Humans On The Way To Mars
After a quiet three years NASA's Kennedy Space Center began the next venture in human spaceflight, taking people to Mars. Orion carried no human when it blasted off at dawn this morning on a test flight from Cape Canaveral Air Force Station. Today's flight will check out it's basic design and take it to an altitude of 5,800 kilometers (15 times farther from the Earth's surface than the International Space Station). 4 hours later it will splash down in the Pacific Ocean.
Mike Hawes, program manager at Lockheed Martin, the spacecraft's prime contractor said, "This is the first human-rated spacecraft that's gone beyond low-Earth orbit in 42 years,"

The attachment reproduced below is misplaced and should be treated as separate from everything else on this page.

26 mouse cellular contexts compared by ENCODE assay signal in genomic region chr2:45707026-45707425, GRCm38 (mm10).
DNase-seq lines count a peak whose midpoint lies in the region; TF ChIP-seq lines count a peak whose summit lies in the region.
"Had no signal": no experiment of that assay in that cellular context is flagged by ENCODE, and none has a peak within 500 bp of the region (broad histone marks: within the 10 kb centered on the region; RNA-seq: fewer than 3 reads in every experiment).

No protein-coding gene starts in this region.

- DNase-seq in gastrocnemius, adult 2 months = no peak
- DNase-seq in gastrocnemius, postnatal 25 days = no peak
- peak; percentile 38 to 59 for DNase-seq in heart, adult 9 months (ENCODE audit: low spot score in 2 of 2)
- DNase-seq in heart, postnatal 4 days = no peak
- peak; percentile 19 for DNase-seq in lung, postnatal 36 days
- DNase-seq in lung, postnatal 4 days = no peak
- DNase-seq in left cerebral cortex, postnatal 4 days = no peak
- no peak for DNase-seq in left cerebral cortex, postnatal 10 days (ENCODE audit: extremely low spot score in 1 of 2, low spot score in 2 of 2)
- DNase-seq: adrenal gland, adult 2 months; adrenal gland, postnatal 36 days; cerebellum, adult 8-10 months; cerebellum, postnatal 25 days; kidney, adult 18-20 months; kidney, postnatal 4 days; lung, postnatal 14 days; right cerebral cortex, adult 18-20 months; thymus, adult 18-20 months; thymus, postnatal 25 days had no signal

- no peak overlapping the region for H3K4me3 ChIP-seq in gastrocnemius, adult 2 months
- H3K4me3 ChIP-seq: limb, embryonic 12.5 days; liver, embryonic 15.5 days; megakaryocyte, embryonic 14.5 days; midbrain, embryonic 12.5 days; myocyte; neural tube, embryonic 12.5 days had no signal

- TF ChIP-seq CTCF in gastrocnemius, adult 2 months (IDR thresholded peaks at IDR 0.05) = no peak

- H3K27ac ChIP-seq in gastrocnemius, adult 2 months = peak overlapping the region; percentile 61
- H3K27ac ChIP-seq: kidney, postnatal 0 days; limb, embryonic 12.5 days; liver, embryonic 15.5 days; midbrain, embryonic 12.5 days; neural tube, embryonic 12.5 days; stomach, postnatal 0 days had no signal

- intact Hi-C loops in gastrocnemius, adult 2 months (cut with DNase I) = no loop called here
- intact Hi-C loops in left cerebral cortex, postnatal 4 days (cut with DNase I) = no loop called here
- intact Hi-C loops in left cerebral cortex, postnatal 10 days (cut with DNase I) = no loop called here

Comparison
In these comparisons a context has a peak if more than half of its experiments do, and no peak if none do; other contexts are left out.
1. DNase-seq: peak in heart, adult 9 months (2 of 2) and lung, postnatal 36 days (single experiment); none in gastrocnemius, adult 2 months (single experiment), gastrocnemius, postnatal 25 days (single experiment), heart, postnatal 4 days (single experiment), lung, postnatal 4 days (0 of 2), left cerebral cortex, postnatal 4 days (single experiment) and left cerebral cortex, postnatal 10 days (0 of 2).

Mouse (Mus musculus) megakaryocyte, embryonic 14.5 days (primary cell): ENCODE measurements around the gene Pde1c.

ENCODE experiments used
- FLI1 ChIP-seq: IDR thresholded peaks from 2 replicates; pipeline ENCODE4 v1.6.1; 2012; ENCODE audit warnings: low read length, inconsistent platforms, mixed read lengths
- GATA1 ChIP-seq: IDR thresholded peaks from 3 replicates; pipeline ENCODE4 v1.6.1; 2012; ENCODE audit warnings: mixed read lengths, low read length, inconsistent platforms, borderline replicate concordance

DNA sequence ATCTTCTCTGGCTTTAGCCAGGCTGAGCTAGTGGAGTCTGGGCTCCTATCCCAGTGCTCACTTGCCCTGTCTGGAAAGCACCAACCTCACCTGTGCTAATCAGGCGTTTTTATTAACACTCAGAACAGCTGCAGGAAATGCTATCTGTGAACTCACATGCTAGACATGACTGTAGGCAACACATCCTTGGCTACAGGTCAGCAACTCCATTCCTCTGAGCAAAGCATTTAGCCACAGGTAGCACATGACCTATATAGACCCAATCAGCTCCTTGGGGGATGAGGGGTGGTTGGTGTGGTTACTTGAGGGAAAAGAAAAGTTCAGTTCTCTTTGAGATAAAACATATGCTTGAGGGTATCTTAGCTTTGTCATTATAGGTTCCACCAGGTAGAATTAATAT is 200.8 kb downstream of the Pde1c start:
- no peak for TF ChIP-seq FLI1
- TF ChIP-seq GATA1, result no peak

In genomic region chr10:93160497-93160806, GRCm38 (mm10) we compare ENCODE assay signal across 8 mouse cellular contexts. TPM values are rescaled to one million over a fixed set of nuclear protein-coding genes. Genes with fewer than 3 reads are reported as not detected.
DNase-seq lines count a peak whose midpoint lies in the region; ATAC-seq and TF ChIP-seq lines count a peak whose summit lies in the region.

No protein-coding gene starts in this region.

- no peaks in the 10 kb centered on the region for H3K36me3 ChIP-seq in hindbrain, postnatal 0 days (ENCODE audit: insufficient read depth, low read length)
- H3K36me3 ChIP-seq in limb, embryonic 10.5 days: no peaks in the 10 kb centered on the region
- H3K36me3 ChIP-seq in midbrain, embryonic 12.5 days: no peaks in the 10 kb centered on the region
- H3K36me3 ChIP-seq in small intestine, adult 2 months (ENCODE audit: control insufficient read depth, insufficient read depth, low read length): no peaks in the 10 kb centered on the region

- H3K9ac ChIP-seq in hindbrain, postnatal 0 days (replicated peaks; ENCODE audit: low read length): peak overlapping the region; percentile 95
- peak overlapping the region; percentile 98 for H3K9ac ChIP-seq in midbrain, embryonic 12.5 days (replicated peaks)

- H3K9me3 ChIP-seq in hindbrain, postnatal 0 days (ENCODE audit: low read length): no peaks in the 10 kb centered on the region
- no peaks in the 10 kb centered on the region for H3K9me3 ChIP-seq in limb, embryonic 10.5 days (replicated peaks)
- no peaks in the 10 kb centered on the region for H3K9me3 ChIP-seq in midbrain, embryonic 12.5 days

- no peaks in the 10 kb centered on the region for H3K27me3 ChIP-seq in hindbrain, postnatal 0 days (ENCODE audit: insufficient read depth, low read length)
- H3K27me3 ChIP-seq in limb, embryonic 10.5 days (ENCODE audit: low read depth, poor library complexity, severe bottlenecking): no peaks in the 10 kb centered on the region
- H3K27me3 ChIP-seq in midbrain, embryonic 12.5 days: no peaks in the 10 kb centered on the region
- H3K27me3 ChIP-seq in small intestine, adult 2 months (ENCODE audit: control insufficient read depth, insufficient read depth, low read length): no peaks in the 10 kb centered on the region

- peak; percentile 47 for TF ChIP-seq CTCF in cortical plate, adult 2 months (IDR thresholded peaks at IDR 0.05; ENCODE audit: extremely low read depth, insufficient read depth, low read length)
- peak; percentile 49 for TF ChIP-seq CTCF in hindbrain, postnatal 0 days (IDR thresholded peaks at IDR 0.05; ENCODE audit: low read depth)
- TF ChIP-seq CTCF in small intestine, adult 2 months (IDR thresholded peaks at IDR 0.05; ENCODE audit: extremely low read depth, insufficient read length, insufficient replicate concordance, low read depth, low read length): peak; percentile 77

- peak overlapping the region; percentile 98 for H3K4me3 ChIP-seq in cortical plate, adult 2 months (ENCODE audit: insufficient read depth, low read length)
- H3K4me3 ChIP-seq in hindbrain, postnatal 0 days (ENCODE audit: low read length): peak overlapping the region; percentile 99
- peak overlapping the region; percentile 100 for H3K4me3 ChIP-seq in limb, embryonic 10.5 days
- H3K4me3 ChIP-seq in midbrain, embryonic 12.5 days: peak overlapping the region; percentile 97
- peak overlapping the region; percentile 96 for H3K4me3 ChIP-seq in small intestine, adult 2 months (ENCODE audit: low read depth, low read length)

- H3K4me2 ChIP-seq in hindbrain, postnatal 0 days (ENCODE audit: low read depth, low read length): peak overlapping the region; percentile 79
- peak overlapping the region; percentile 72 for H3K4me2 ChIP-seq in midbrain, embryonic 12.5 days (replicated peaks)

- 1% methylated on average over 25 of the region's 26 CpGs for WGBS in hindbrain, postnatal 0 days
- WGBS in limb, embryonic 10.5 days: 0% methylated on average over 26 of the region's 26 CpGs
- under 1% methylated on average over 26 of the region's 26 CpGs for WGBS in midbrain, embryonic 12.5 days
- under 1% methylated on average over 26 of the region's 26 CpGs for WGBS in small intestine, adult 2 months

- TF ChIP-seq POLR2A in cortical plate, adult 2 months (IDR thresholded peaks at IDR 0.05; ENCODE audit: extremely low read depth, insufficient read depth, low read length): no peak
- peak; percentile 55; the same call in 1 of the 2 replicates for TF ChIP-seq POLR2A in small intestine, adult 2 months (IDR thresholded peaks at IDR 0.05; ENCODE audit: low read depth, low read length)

Today's flight costing roughly $370-million, brings hope that it will help NASA again launch its own astronauts in home-grown spacecraft from American soil. Orion will eventually launch on a new rocket in 2018, the most powerful booster yet developing 8.4-million pounds of thrust. NASA's plan is to send astronauts to an asteroid by the mid-2020s, establish a moon colony and go to Mars. Perhaps the biggest hurdle is to secure the funding for the astronomical cost. While NASA is a busy place today, Orion is not scheduled to fly for another 4 years and without that funding it will be a very quiet place again.